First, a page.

From Diary of the American Revolution, Vol II. Compiled by Frank Moore and published in 1859.
December 6.—Advices from the country are, that General Washington and Mr. Mead, his aide-de-camp, and his adjutant-general, were near being drowned last Saturday week [November 27?] by the overturning of a whale boat at a place called Sandy Point, on Hudson River; that all the army but a garrison of twelve hundred left at West Point, are marching down the country in divisions under their proper generals, supposed for Morris county; and it is conjectured they will hut this winter either in Morristown, the Notch below Passaic Falls, or the mountain in the rear of Mr. Kemble’s. The army has been short of flour for some time past, on account of the dryness of the season. Mr. Jacob Arnold’s house, in Morristown, is taken for General Sullivan’s head-quarters for the winter, as General Washington is to reside at Philadelphia until spring. Lord Stirling has declined going to the southward, and it is imagined General Wayne will be appointed to that command; and the troops destined for South Carolina are the Virginia and North Carolina men, with Baylor’s light horse. Colonel Dayton will relieve Colonel Seely at Elizabethtown in a few days; and Colonel Spencer takes post at Woodbridge; and General Washington’s best train of artillery is at Sucesunney, above Morristown. A number of the eastern men are to be hutted on the east side of the North River, under the command of General Gates.1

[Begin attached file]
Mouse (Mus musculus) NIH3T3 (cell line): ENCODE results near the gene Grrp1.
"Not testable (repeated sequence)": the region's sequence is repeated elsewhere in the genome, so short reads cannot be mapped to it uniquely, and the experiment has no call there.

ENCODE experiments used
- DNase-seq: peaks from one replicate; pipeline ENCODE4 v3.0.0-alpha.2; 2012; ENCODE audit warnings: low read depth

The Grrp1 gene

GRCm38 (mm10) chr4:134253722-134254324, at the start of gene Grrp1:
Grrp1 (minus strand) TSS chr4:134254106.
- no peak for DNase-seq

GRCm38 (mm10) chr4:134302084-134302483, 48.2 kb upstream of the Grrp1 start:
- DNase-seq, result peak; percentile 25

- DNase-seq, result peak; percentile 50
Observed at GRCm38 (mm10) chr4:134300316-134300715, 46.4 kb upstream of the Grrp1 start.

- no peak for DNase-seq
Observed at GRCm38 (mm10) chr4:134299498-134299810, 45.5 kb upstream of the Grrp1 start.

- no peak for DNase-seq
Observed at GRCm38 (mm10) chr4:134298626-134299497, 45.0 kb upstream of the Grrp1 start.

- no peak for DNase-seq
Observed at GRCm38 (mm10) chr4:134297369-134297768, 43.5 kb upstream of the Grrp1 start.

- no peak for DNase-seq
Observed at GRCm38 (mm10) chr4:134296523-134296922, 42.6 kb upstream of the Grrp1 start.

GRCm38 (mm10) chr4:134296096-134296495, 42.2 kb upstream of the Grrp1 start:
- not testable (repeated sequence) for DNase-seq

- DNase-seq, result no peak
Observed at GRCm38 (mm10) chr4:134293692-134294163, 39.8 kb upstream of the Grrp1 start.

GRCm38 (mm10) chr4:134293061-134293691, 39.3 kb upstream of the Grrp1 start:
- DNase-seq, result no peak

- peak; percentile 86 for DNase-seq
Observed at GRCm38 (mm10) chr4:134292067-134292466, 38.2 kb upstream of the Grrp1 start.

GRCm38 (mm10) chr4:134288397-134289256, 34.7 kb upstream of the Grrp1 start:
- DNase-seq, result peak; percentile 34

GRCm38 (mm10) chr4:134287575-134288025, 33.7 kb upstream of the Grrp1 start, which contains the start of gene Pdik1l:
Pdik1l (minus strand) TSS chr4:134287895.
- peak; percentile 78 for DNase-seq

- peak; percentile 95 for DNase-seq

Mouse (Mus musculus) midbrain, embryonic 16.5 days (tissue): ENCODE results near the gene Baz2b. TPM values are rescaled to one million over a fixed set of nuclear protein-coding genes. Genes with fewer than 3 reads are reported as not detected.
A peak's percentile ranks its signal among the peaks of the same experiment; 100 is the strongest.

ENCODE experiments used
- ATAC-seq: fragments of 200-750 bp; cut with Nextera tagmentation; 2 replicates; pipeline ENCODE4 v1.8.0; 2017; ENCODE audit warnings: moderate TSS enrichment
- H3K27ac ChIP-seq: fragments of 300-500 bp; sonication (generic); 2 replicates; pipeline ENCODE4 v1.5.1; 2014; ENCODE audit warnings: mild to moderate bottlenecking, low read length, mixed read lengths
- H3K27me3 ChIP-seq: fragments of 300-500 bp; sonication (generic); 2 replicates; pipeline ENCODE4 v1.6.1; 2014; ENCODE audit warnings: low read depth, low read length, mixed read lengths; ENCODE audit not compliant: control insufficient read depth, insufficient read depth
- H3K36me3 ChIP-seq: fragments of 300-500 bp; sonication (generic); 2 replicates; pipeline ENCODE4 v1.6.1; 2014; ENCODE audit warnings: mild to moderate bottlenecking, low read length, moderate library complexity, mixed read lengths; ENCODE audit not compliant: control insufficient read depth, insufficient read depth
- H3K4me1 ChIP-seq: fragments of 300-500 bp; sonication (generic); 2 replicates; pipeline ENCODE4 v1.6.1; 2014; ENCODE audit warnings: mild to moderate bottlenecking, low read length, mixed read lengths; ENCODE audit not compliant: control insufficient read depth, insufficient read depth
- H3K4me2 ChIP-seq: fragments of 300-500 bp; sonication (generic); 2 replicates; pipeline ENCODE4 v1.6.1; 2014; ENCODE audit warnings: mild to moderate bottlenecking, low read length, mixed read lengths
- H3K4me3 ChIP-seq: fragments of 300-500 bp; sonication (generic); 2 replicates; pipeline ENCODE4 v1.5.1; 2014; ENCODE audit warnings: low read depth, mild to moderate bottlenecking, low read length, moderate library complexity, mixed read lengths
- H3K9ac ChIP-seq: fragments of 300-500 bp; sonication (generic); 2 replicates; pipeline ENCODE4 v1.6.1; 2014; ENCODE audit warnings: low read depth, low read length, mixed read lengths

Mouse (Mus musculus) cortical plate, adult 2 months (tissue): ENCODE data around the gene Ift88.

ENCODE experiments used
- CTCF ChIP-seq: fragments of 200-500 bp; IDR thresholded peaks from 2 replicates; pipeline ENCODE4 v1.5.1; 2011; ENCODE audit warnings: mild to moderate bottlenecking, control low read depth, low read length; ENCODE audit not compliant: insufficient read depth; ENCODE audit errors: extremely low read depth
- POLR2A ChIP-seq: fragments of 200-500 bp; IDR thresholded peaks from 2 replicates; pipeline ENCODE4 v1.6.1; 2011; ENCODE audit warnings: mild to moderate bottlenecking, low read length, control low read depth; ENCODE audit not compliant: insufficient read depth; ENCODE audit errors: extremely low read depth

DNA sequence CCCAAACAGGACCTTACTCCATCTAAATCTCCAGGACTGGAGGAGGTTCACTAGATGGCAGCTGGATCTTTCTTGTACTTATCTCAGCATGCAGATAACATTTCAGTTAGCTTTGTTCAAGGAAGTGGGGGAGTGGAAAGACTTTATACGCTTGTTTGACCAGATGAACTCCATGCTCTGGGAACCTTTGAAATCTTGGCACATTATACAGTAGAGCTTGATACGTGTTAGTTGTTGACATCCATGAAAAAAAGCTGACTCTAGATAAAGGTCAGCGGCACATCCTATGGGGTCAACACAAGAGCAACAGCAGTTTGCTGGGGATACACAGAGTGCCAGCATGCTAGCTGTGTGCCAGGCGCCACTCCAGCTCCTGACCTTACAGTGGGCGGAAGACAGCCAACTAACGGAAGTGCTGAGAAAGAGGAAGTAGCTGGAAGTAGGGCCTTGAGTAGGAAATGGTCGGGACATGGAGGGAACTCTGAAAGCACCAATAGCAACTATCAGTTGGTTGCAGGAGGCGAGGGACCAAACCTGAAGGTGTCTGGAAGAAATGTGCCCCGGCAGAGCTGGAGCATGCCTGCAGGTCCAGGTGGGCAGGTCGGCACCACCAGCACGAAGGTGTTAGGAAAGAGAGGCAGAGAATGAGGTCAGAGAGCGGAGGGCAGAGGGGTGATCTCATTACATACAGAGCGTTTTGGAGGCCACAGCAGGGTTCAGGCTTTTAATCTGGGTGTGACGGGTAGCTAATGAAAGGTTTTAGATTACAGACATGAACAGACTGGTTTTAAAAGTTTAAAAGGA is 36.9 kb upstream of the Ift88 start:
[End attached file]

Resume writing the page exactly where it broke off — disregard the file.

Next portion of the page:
1 Gaine’s Mercury, December 6.